Friday, July 31, 2009

How To Negotiate With Your Creditors

Consumers Need a Back-up Card

Face it, we live in a credit-dominated society. Most of us can pay cash for our daily living expenses, but when it comes time to make a major purchase such as a house or a car, we need a thick credit file with a long history of responsible payments. Credit is a convenience that keeps us from having to carry large amounts of cash, and also allows us to buy now and pay later. Admittedly, many people have taken that perk to an extreme, but used appropriately, credit can be our friend.

Many consumers are now faced with having their existing lines of credit impacted by changes to the terms of their account. Higher interest rates, lower spending limits, increased minimum monthly payments, or even closed accounts have put many on the financial ropes. For this reason, Family Services, Inc. makes the following recommendations if the terms of your account are altered:

  • Ask for an explanation. Everyone deserves to know why the terms of their account were changed, so definitely inquire. Among other things, the creditor may close an account due to inactivity, because you no longer fit their business model, because you’ve become too much of a risk, or you’re no longer profitable.
  • Fight to get your previous terms reinstated. If you’ve had a sporadic pay history, are at or near your credit limit, or rarely use the card, you may not have a leg to stand on. However, if you’ve been a good customer, it’s worth it to call the issuer and plead your case, but you must have your financial ducks in a row before picking up the phone.
  • Build your case before you call. Know how long you’ve been a customer, the amount you usually charge each month, and underscore your good payment history.
  • Prove that you’re worth having. Get your credit report for free from www.annualcreditreport.com. Review it for accuracy. After all, you want to make sure that you and the creditor are seeing the same information. Next, pay the few dollars it costs to get your credit score. If you have a solid credit report and high credit score, you should be just the kind of customer any issuer wants.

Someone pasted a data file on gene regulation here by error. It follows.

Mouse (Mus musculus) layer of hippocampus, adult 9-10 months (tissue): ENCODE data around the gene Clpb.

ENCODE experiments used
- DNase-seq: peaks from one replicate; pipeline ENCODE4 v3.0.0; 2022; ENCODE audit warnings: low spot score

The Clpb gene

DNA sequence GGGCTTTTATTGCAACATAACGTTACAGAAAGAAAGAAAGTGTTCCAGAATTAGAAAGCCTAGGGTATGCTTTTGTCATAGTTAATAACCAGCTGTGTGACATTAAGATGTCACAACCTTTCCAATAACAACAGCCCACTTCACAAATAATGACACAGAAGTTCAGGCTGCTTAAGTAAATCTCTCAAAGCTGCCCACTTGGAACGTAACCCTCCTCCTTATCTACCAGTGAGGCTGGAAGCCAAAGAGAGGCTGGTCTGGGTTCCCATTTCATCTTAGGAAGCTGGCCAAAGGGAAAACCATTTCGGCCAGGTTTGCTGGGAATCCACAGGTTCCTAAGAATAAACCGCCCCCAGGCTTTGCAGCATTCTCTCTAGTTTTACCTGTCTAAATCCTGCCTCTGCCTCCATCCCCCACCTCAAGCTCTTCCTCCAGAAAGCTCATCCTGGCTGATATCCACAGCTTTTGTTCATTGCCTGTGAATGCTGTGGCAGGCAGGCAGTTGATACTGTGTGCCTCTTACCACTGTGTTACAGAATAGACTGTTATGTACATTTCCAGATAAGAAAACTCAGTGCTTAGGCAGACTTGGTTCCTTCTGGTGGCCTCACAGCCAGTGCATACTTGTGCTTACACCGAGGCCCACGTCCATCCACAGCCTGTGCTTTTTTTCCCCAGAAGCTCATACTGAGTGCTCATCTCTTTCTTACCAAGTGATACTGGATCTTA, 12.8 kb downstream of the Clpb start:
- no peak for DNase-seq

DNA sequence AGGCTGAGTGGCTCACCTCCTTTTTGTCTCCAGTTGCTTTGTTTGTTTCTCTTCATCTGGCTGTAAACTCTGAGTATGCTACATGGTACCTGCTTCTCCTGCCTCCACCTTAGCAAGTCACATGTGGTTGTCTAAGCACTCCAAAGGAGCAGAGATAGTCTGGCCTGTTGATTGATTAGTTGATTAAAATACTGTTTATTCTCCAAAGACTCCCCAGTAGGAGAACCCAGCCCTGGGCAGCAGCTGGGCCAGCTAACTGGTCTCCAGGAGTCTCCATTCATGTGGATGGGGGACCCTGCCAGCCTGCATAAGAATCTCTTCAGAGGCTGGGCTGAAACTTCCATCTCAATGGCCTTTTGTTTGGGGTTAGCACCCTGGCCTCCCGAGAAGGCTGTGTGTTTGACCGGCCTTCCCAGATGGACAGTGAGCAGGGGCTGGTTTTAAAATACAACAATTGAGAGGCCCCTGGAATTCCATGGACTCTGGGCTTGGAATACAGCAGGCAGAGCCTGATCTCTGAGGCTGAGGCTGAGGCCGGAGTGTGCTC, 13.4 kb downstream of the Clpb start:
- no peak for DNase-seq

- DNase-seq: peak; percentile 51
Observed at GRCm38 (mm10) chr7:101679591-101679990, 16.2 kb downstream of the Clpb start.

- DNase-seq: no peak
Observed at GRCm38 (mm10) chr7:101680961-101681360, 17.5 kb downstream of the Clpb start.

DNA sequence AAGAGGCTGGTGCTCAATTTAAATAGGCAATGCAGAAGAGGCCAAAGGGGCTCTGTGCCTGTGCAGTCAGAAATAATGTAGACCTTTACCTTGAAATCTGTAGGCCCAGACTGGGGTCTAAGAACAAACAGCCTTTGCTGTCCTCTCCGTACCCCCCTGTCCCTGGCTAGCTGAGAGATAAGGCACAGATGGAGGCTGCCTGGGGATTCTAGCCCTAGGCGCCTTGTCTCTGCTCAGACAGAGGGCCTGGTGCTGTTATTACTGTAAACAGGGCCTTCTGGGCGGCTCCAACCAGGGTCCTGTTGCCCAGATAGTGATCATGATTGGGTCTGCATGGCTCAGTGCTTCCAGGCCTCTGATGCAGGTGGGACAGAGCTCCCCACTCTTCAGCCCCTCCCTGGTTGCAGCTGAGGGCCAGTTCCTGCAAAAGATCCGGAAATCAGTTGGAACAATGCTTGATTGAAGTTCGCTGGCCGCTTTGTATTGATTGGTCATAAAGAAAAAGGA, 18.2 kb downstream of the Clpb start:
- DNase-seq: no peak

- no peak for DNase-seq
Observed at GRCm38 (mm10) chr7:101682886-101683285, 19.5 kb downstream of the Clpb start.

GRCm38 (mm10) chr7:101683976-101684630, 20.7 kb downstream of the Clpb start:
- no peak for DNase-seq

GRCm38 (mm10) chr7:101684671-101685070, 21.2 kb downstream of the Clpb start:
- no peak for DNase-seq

• Make them feel secure. Point out that you’re in a field that is not susceptible to layoffs, and that you have a steady income.
  • Be prepared to negotiate. Know what you want before you call, and be willing to negotiate if you have to. In other words, if your interest rate has been raised and your credit limit has been lowered, start off asking that both be returned to the previous levels. However, figure out in advance which is more important to you. Do you need a low rate because you carry a balance over from month-to-month, or does a high line of credit matter more to you? If you end up in a stand-off with the creditor, you’ll know where to give.
  • Ask for a supervisor. If you’re not getting the answers you want, move up the ladder until you either get what you’re after, or are convinced they are going to stand firm with their decision.
  • Inquire about the opt-out clause. If it makes more financial sense to do so, ask to have your account closed, with you continuing to pay the balance under the former terms. This option is often the right one for consumers who have had their interest rate or minimum payment raised to an unmanageable level. If it’s going to be a true financial hardship to meet the new terms, then it’s better to close the account.

“Even though having more plastic can equal more temptation, it might be smart to have a back-up card in case you lose charging privileges on your primary card,” says Michaele Pena of Consumer Credit Counseling Services, a division of Family Services, Inc. “Another card can be a safety net that will keep your access to credit open. Credit can be difficult to obtain, so testing the waters by applying for one more card – not a wallet full - before you actually need it will provide a degree of comfort during these uncertain times.”

For help making sound financial decisions, building a budget you can live with, or assistance digging out of debt, reach out to a trained and certified counselor at Family Services, Inc. To find the location closest to you, call Family Services, Inc. at 843-735-7802, or go online to www.fsisc.org. For counseling in Spanish, dial (800) 682-9832.

1 comment:

  1. Knowing how to negotiate debt settlements can be a tricky process and can take a lot of time and effort to successfully complete. But a few simple facts can make the process much less stressful and can produce better odds of success than going into the negotiations blind.